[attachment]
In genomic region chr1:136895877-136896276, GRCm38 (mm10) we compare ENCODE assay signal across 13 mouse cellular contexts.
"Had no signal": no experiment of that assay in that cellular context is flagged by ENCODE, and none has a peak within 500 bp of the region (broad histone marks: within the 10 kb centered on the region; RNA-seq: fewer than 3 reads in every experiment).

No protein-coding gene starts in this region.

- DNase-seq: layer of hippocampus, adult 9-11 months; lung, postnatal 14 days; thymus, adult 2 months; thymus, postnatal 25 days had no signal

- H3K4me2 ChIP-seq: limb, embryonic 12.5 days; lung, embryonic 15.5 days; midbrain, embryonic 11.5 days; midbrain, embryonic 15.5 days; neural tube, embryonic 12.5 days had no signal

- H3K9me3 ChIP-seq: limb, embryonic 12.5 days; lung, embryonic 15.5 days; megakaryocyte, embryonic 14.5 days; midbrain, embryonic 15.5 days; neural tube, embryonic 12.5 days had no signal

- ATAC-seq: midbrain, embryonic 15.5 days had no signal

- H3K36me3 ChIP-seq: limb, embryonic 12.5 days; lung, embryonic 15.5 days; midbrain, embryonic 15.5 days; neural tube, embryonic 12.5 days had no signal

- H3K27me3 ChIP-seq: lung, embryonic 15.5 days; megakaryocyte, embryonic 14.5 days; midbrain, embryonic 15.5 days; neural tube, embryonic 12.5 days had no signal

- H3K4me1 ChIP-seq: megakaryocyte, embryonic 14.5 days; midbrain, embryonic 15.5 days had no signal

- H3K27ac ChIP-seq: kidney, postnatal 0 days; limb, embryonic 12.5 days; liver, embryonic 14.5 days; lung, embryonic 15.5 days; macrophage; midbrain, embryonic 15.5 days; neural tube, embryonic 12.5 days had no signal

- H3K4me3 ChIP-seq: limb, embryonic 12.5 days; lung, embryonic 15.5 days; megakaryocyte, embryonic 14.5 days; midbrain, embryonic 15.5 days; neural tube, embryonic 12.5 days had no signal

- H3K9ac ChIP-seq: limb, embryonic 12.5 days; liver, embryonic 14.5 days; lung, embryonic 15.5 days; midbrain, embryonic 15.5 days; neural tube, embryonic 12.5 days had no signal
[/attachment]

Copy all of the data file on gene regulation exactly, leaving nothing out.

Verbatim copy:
In genomic region chr1:136895877-136896276, GRCm38 (mm10) we compare ENCODE assay signal across 13 mouse cellular contexts.
"Had no signal": no experiment of that assay in that cellular context is flagged by ENCODE, and none has a peak within 500 bp of the region (broad histone marks: within the 10 kb centered on the region; RNA-seq: fewer than 3 reads in every experiment).

No protein-coding gene starts in this region.

- DNase-seq: layer of hippocampus, adult 9-11 months; lung, postnatal 14 days; thymus, adult 2 months; thymus, postnatal 25 days had no signal

- H3K4me2 ChIP-seq: limb, embryonic 12.5 days; lung, embryonic 15.5 days; midbrain, embryonic 11.5 days; midbrain, embryonic 15.5 days; neural tube, embryonic 12.5 days had no signal

- H3K9me3 ChIP-seq: limb, embryonic 12.5 days; lung, embryonic 15.5 days; megakaryocyte, embryonic 14.5 days; midbrain, embryonic 15.5 days; neural tube, embryonic 12.5 days had no signal

- ATAC-seq: midbrain, embryonic 15.5 days had no signal

- H3K36me3 ChIP-seq: limb, embryonic 12.5 days; lung, embryonic 15.5 days; midbrain, embryonic 15.5 days; neural tube, embryonic 12.5 days had no signal

- H3K27me3 ChIP-seq: lung, embryonic 15.5 days; megakaryocyte, embryonic 14.5 days; midbrain, embryonic 15.5 days; neural tube, embryonic 12.5 days had no signal

- H3K4me1 ChIP-seq: megakaryocyte, embryonic 14.5 days; midbrain, embryonic 15.5 days had no signal

- H3K27ac ChIP-seq: kidney, postnatal 0 days; limb, embryonic 12.5 days; liver, embryonic 14.5 days; lung, embryonic 15.5 days; macrophage; midbrain, embryonic 15.5 days; neural tube, embryonic 12.5 days had no signal

- H3K4me3 ChIP-seq: limb, embryonic 12.5 days; lung, embryonic 15.5 days; megakaryocyte, embryonic 14.5 days; midbrain, embryonic 15.5 days; neural tube, embryonic 12.5 days had no signal

- H3K9ac ChIP-seq: limb, embryonic 12.5 days; liver, embryonic 14.5 days; lung, embryonic 15.5 days; midbrain, embryonic 15.5 days; neural tube, embryonic 12.5 days had no signal